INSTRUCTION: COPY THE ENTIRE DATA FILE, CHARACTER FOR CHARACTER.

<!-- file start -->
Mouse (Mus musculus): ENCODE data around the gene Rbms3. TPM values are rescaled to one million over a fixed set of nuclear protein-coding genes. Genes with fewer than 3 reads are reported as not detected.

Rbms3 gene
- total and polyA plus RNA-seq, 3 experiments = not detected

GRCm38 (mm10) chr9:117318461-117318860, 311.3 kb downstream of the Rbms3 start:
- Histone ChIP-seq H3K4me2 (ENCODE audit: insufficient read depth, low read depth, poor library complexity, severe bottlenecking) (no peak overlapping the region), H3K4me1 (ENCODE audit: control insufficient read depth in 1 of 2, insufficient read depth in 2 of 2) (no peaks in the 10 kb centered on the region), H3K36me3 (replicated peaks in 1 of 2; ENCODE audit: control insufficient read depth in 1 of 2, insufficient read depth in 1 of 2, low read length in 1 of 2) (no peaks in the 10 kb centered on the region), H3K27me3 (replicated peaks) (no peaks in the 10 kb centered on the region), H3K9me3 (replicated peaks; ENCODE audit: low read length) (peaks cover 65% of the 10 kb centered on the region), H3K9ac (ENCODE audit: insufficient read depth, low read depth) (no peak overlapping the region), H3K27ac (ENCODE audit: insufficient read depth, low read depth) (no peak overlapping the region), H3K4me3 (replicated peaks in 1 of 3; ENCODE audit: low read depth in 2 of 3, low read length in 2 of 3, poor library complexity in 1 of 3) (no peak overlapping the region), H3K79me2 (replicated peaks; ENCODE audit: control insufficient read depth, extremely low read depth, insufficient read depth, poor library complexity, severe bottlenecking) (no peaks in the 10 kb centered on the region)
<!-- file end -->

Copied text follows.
Mouse (Mus musculus): ENCODE data around the gene Rbms3. TPM values are rescaled to one million over a fixed set of nuclear protein-coding genes. Genes with fewer than 3 reads are reported as not detected.

Rbms3 gene
- total and polyA plus RNA-seq, 3 experiments = not detected

GRCm38 (mm10) chr9:117318461-117318860, 311.3 kb downstream of the Rbms3 start:
- Histone ChIP-seq H3K4me2 (ENCODE audit: insufficient read depth, low read depth, poor library complexity, severe bottlenecking) (no peak overlapping the region), H3K4me1 (ENCODE audit: control insufficient read depth in 1 of 2, insufficient read depth in 2 of 2) (no peaks in the 10 kb centered on the region), H3K36me3 (replicated peaks in 1 of 2; ENCODE audit: control insufficient read depth in 1 of 2, insufficient read depth in 1 of 2, low read length in 1 of 2) (no peaks in the 10 kb centered on the region), H3K27me3 (replicated peaks) (no peaks in the 10 kb centered on the region), H3K9me3 (replicated peaks; ENCODE audit: low read length) (peaks cover 65% of the 10 kb centered on the region), H3K9ac (ENCODE audit: insufficient read depth, low read depth) (no peak overlapping the region), H3K27ac (ENCODE audit: insufficient read depth, low read depth) (no peak overlapping the region), H3K4me3 (replicated peaks in 1 of 3; ENCODE audit: low read depth in 2 of 3, low read length in 2 of 3, poor library complexity in 1 of 3) (no peak overlapping the region), H3K79me2 (replicated peaks; ENCODE audit: control insufficient read depth, extremely low read depth, insufficient read depth, poor library complexity, severe bottlenecking) (no peaks in the 10 kb centered on the region)